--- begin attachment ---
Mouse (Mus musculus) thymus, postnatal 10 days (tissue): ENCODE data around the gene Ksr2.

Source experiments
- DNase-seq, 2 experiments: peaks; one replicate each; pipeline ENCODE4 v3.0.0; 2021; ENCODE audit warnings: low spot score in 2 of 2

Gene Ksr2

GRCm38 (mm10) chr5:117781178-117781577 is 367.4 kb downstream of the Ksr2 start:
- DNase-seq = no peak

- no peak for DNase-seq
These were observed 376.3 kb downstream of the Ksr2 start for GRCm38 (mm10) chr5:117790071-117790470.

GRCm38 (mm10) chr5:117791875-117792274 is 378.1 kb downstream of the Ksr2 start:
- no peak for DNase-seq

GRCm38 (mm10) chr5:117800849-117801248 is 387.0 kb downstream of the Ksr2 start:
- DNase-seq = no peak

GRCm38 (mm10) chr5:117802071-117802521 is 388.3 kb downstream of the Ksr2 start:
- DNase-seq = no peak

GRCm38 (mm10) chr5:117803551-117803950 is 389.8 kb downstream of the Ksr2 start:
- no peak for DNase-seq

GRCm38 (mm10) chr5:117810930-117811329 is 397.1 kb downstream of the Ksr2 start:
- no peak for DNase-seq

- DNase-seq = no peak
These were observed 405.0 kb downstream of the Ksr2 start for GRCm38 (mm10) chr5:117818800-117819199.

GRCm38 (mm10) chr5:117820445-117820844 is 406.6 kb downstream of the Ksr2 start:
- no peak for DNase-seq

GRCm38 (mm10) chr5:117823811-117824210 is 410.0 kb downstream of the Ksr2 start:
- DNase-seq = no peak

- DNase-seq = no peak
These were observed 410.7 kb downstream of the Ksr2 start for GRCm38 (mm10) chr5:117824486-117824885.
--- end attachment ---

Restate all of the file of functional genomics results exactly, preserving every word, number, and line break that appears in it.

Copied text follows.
Mouse (Mus musculus) thymus, postnatal 10 days (tissue): ENCODE data around the gene Ksr2.

Source experiments
- DNase-seq, 2 experiments: peaks; one replicate each; pipeline ENCODE4 v3.0.0; 2021; ENCODE audit warnings: low spot score in 2 of 2

Gene Ksr2

GRCm38 (mm10) chr5:117781178-117781577 is 367.4 kb downstream of the Ksr2 start:
- DNase-seq = no peak

- no peak for DNase-seq
These were observed 376.3 kb downstream of the Ksr2 start for GRCm38 (mm10) chr5:117790071-117790470.

GRCm38 (mm10) chr5:117791875-117792274 is 378.1 kb downstream of the Ksr2 start:
- no peak for DNase-seq

GRCm38 (mm10) chr5:117800849-117801248 is 387.0 kb downstream of the Ksr2 start:
- DNase-seq = no peak

GRCm38 (mm10) chr5:117802071-117802521 is 388.3 kb downstream of the Ksr2 start:
- DNase-seq = no peak

GRCm38 (mm10) chr5:117803551-117803950 is 389.8 kb downstream of the Ksr2 start:
- no peak for DNase-seq

GRCm38 (mm10) chr5:117810930-117811329 is 397.1 kb downstream of the Ksr2 start:
- no peak for DNase-seq

- DNase-seq = no peak
These were observed 405.0 kb downstream of the Ksr2 start for GRCm38 (mm10) chr5:117818800-117819199.

GRCm38 (mm10) chr5:117820445-117820844 is 406.6 kb downstream of the Ksr2 start:
- no peak for DNase-seq

GRCm38 (mm10) chr5:117823811-117824210 is 410.0 kb downstream of the Ksr2 start:
- DNase-seq = no peak

- DNase-seq = no peak
These were observed 410.7 kb downstream of the Ksr2 start for GRCm38 (mm10) chr5:117824486-117824885.